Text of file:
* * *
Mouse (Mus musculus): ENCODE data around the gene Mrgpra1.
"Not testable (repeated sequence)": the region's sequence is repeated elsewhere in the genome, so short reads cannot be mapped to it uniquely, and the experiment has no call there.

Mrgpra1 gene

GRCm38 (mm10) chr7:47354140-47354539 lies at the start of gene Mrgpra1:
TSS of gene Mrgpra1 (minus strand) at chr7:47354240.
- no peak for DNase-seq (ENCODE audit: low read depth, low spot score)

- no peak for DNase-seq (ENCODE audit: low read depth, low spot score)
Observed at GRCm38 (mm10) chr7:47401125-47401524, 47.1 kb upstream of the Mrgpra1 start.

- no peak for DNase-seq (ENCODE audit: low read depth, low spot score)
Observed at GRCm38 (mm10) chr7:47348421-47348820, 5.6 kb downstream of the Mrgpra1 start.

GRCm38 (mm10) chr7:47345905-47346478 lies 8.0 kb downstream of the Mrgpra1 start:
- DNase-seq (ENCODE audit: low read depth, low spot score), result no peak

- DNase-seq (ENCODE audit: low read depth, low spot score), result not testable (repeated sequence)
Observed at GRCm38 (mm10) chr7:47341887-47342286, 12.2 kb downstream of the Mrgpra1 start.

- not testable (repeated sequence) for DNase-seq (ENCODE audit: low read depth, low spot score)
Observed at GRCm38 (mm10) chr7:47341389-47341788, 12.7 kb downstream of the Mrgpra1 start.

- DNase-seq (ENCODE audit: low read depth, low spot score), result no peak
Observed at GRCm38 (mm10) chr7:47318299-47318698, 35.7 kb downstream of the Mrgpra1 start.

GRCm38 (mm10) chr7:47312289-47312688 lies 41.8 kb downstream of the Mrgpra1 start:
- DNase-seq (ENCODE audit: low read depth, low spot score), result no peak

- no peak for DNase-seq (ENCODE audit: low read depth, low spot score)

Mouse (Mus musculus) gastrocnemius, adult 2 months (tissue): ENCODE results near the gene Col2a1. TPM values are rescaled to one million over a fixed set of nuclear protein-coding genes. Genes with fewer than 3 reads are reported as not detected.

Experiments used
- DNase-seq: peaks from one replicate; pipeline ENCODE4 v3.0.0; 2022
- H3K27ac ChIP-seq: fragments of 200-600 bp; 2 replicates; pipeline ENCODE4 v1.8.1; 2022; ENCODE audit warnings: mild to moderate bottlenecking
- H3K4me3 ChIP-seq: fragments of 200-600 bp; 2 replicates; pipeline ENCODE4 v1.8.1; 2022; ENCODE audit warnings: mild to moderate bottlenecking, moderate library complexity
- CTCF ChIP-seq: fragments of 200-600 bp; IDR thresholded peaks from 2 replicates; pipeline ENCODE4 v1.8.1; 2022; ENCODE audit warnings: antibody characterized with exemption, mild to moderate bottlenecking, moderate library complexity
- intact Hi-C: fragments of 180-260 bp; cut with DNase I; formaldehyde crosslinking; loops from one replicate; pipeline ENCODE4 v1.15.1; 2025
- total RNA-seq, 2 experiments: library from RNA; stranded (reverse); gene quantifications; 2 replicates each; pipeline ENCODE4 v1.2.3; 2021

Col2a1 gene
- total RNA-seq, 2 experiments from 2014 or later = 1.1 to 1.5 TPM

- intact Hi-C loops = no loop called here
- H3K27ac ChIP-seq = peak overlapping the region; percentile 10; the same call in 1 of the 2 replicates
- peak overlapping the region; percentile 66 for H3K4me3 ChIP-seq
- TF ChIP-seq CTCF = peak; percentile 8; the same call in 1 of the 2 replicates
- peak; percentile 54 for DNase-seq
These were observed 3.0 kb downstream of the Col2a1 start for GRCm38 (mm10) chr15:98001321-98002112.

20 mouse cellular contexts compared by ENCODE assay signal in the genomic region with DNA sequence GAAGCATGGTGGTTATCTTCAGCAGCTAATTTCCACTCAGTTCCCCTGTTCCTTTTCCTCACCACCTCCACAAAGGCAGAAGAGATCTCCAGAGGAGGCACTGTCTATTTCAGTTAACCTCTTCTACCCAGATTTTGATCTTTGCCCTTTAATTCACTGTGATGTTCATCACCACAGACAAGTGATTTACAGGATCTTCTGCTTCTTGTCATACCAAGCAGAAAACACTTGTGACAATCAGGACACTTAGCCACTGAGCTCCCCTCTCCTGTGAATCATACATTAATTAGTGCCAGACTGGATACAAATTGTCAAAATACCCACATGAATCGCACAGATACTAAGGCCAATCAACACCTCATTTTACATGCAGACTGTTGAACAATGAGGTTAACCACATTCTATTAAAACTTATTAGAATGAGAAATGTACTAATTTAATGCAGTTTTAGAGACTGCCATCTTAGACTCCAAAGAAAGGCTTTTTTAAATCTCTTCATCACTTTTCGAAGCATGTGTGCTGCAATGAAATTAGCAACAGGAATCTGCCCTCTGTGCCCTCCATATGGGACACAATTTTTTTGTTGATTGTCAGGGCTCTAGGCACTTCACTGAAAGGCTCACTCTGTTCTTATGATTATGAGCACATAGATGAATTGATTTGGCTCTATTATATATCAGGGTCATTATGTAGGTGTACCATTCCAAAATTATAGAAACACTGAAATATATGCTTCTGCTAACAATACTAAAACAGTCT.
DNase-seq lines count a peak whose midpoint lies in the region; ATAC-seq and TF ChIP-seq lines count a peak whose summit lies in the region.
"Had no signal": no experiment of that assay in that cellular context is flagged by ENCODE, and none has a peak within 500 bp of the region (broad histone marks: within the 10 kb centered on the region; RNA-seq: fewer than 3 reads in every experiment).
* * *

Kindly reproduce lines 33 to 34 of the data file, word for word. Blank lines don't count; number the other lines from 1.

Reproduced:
- H3K27ac ChIP-seq = peak overlapping the region; percentile 10; the same call in 1 of the 2 replicates
- peak overlapping the region; percentile 66 for H3K4me3 ChIP-seq